Transport is another leading industry that finds substantial copper application. Around 7 per cent of the World’s refined copper is used in trains, cars, trucks and trams. Copper wires are used in these systems to ensure current flow from the battery to equipments such as lights, GPS, chargers and other systems in the vehicle. Copper is the vital component in radiators, wiring, motors, bearings of transport vehicles and brakes. On an average, a car 1.5 km of copper wiring and 20 kg to 45 kg of copper is used in its manufacturing.
The very early usage of copper was limited to making coins and ornaments. Even now, many countries use copper to make coins. However, over the years new uses of the metal have been identified. Using copper in frequently touched surface is a relatively newfound use of the metal. Copper has antimicrobial properties that reduce the likelihood of transfer of germs and allergies. This has made it apt for usage in frequently touched surface such as doorknobs.
Industries in heating and cooling systems, appliances and telecommunication cables have high usage of copper materials.
USEFUL PROPERTIES OF COPPER
Copper has exceptional alloying properties. Copper when alloyed with zinc produces brass and when alloyed with tin produces bronze. It is also alloyed with nickel. Depending upon the composition of these alloys, they have desired characteristics that are then used in specialized applications. For instance, a defined composition of copper-nickel alloy is used in manufacturing of ship’s hull. This is to ensure that the hull does not corrode in sea water and reduction in adhesion to marine life. Use of copper in manufacturing hull also increases its fuel efficiency. Brass is used in musical instruments, as it is easy to stretch and mould and has good acoustic properties.
Copper is created in the Stars and forms a part of other celestial bodies. It is found in Earth’s crust at a concentration level of 50 ppm. It is either found as native copper or in mineral oxides. Some of these oxides are copper sulphides chalcocite and chalcopyrite, copper oxide mineral cuprite, and copper carbonates azurite and malachite. Largest mass of elemental copper was found in Keweenaw peninsula in Michigan in United States. It weighed around 420 tonnes.
TYPES OF COPPER DEPOSITS
Copper is present in many forms depending under the conditions that it is deposited. The metal finds occurrence in many different minerals. The most abundant and cost-effective copper mineral is Chalcopyrite.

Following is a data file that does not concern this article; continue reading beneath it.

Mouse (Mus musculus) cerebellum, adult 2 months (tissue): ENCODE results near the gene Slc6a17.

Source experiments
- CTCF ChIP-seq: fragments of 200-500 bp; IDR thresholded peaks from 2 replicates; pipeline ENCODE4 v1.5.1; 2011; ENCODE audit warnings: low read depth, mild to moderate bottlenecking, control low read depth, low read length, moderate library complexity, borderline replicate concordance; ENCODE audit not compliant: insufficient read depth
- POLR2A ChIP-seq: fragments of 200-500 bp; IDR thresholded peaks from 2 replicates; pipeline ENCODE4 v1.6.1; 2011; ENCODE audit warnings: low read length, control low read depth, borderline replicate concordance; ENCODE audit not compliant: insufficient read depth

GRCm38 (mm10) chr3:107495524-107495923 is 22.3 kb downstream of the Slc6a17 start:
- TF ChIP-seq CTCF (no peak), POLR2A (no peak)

Broad classification of copper can be done on the basis of how the deposits are formed. About two-third of world’s copper comes from Porphyry copper deposits. This is the most important type of copper deposit. North and South America contain large Porphyry copper deposits in its mountain regions.
Copper containing sedimentary rocks are another important type of copper deposit. These form one-fourth of the World’s copper resources. They are found in Central Africa and Zechstein Basin of Eastern Europe.
Copper deposits occurring individually contain millions of tonnes of copper. Open pit mining methods are used to commonly develop these deposits. Once the ore is discovered, mining operations last many years to extract the deposits in the area. Over the years, the mining regulations have been made stringent to minimize the impact of mining operations on the environment.
COPPER SUPPLY, DEMAND AND RECYCLING
The supply and consumption of copper have increased significantly in the past 30 years. These years have seen developing countries becoming a part of the global market, thereby increasing the demand for mineral commodities such as copper. Andean Region of South America has emerged as the leading producer of copper in the past 20 years. About 45 per cent of the World’s copper was produced in this region in year 2007.
The disruption of Copper supply is likely to have a severe impact on many industries such as construction and power transmission. However, the supply is expected to remain stable as the metal production is dispersed across the World and not limited to any particular region.
Of all metals, copper is of the widely recycled. It is estimated that around one-third of copper consumed is recycled. Copper and its alloys can be recycled safely for direct use or can be further processed to make refined copper. This does not affect any physical or chemical property of the metal and it remains as efficient as it is in the first use.
TYPES OF COPPER ALLOYS
Many copper alloys exist today having specialized utility. Copper when alloyed with zinc produces brass and when alloyed with tin produces bronze. It is also alloyed with nickel. An alloy of copper and nickel is call cupronickel. Depending upon the composition of these alloys, they have desired characteristics that are then used in specialized applications.
Copper is also an important constituent of carat gold and silver alloys. They are used to modify solidity, melting point and color of these metals.
The alloy of copper and nickel – cupronickel – is used in making coins by some countries. The 90 per cent copper and 10 per cent nickel alloy has great resistance to corrosion and hence are used in manufacturing of sea hulls and other equipments that are constantly exposed to the sea water.